The House of Representatives just voted 271-154 to amend the Dodd-Frank financial regulation law, and in particular, to postpone implementation of the Volcker Rule.
The House Financial Services Committee debated the proposed legislation for two hours last night and at least another hour this morning before voting. Last week, Republicans attempted to fast-track the legislation’s 11 provisions, but failing to win the two-thirds of votes needed, they reintroduced it under regular timetable this week.
The Volcker Debate
Many Democrats, including Financial Services Committee ranking member Maxine Waters, took issue with a provision that would allow banks to wait until 2019 to comply with the “Volcker Rule,” a Dodd-Frank provision prohibiting banks from trading high-risk securities known as collateralized-debt obligations, or CLOs. (Current legislation requires banks to adopt the measure by 2017.)
According to Financial Services Committee chairman Jeb Hensarling (R-TX)’s team, “CLOs provide nearly $US300 billion in financing to U.S. companies and the legislation will prevent a ‘fire-sale’ of CLOs.”
They describe the rest of the legislation as “relief” to the “growing regulatory burden on Main Street businesses.”
But many Democrats disagree.
“Somehow, Wall Street bankers — the supposedly smartest people in the room — can’t seem to comply with a law passed in 2010 by, that’s right, 2017,” said Rep. Waters during last night’s debate.
Last month, Rep. Waters and Sen. Elizabeth Warren (D-Mass.) fought to block Dodd-Frank amendments negotiated into the 2015 spending bill that would allow banks to trade potentially risky derivatives rather than “pushing out” that activity to affiliates. (Unlike the big banks, the affiliates aren’t underwritten by the federal government.)
Though the legislation was brought before the House, not the Senate, today, Senator Sherrod Brown (D-OH) had this to say:
Rolling back protections that safeguard against practices that nearly crippled our economy creates unnecessary risks for taxpayers and investors. It’s time the House advance legislation in the interest of Main Street, rather than Wall Street.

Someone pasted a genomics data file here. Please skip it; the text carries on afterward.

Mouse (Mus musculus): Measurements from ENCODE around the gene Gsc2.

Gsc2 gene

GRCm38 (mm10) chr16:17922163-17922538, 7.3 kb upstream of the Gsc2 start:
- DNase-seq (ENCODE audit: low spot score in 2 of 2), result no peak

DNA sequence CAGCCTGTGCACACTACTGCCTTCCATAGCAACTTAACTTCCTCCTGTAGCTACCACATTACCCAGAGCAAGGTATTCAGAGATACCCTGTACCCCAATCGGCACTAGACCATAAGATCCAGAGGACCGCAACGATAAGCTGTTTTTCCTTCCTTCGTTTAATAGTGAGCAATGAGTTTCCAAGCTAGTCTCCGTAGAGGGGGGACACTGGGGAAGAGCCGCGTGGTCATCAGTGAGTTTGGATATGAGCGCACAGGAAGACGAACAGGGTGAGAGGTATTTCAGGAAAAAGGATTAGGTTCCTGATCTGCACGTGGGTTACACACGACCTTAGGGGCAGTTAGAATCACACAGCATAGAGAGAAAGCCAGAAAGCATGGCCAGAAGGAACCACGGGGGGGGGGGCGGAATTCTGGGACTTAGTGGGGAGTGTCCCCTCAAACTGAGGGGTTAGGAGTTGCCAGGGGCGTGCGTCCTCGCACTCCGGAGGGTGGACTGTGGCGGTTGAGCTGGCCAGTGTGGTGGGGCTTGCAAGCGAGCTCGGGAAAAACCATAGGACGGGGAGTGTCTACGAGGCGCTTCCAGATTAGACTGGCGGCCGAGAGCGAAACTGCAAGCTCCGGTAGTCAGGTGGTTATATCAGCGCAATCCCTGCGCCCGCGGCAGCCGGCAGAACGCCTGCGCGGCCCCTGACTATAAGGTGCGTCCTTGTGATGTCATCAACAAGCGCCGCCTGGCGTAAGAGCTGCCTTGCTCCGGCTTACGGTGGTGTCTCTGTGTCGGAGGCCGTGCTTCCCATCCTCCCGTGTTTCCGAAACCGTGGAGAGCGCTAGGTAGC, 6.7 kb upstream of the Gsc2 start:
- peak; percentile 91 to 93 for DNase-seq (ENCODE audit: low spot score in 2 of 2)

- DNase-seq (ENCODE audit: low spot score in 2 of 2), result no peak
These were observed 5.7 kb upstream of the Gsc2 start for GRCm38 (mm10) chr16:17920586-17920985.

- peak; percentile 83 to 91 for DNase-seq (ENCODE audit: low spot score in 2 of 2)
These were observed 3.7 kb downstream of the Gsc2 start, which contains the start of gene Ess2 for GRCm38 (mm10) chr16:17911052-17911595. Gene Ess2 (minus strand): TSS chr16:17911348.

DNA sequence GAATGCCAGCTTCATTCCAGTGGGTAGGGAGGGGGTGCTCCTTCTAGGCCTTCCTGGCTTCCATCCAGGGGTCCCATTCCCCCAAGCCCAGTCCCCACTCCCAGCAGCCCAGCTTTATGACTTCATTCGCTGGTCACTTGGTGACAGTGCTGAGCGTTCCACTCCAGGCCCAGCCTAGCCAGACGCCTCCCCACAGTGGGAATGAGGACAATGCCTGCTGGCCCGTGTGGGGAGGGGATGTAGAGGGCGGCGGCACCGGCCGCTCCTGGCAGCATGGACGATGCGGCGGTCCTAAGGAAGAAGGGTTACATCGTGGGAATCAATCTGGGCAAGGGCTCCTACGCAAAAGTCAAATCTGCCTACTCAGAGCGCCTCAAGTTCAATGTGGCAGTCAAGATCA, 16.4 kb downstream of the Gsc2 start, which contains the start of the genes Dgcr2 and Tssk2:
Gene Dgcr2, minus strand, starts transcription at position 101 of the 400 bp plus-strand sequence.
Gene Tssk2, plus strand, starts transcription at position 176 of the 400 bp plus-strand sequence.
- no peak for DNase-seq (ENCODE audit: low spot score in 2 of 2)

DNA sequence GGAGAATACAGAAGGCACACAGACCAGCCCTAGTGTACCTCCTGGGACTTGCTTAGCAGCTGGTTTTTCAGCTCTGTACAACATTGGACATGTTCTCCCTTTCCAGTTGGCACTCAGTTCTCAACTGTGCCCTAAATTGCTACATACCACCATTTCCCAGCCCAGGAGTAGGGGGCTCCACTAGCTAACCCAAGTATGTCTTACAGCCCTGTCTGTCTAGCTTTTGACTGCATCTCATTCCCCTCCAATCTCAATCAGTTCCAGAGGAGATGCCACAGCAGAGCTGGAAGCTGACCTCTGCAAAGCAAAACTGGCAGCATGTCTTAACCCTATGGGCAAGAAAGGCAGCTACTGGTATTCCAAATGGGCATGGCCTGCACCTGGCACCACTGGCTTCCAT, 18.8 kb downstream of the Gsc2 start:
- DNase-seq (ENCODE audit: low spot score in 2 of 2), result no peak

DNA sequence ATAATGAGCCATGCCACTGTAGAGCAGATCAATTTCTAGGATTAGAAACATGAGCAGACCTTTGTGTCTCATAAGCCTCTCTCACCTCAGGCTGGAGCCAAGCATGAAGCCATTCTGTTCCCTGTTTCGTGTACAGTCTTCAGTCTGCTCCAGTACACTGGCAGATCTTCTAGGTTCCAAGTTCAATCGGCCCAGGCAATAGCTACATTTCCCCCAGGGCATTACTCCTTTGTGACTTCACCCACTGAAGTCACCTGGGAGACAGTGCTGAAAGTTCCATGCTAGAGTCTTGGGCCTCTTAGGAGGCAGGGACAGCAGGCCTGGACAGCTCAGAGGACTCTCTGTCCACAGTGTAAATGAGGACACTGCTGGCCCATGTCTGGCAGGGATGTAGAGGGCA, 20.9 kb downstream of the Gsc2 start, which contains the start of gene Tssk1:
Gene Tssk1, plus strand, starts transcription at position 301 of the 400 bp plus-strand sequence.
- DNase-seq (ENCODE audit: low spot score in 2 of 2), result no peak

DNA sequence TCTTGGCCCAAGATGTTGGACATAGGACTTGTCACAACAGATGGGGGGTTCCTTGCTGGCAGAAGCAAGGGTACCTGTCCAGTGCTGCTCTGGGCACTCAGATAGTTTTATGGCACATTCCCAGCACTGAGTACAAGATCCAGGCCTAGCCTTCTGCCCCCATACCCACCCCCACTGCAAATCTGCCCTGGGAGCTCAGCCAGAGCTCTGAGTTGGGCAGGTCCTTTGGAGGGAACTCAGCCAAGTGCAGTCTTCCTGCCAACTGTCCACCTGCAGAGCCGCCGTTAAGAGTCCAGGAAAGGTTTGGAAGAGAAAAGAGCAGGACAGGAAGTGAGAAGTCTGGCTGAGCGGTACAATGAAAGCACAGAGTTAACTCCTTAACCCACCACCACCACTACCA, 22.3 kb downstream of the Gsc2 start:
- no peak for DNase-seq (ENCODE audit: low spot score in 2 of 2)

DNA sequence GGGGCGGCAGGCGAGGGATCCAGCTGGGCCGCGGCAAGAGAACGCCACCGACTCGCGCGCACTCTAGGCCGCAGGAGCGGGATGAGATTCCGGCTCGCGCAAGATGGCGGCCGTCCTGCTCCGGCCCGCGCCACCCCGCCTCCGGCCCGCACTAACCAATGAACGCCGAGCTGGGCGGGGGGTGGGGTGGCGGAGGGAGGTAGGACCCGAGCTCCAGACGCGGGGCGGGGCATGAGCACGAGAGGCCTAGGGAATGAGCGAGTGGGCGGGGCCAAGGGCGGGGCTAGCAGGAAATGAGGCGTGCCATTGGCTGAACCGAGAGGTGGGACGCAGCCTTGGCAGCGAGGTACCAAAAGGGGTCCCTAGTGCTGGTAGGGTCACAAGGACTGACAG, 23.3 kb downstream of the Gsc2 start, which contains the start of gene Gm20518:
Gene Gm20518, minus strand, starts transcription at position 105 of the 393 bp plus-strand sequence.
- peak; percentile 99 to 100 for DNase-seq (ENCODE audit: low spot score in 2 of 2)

Not Yet Law
Today’s bill passed with a number of Democrat votes. And, as bill sponsor Rep. Mike Fitzpatrick (R-PA) noted, many of the provisions had already been approved in individual committees or passed in the House during the last Congress.
“All of these bills have Democrat and Republican cosponsors, all of them have gained Democrat and Republican support in the committee and on the floor of the House, and these bills should pass,” he said during last night’s debate.
But, while the House has approved the legislation, it is not yet law. In a statement on Monday, the White House suggested that President Obama would likely veto the legislation:
The President has been clear about his opposition to legislation that would weaken and undermine the Dodd-Frank Wall Street Reform and Consumer Protection Act … The Administration has significant concerns with provisions that would undermine the Volcker Rule … The Administration also has concerns with other provisions that would roll back important derivatives reforms … If the President were presented with H.R. 37 [the most recently-proposed amendments to the Dodd-Frank law], his senior advisors would recommend that he veto the bill.
Which would make this entire thing a massive waste of time.
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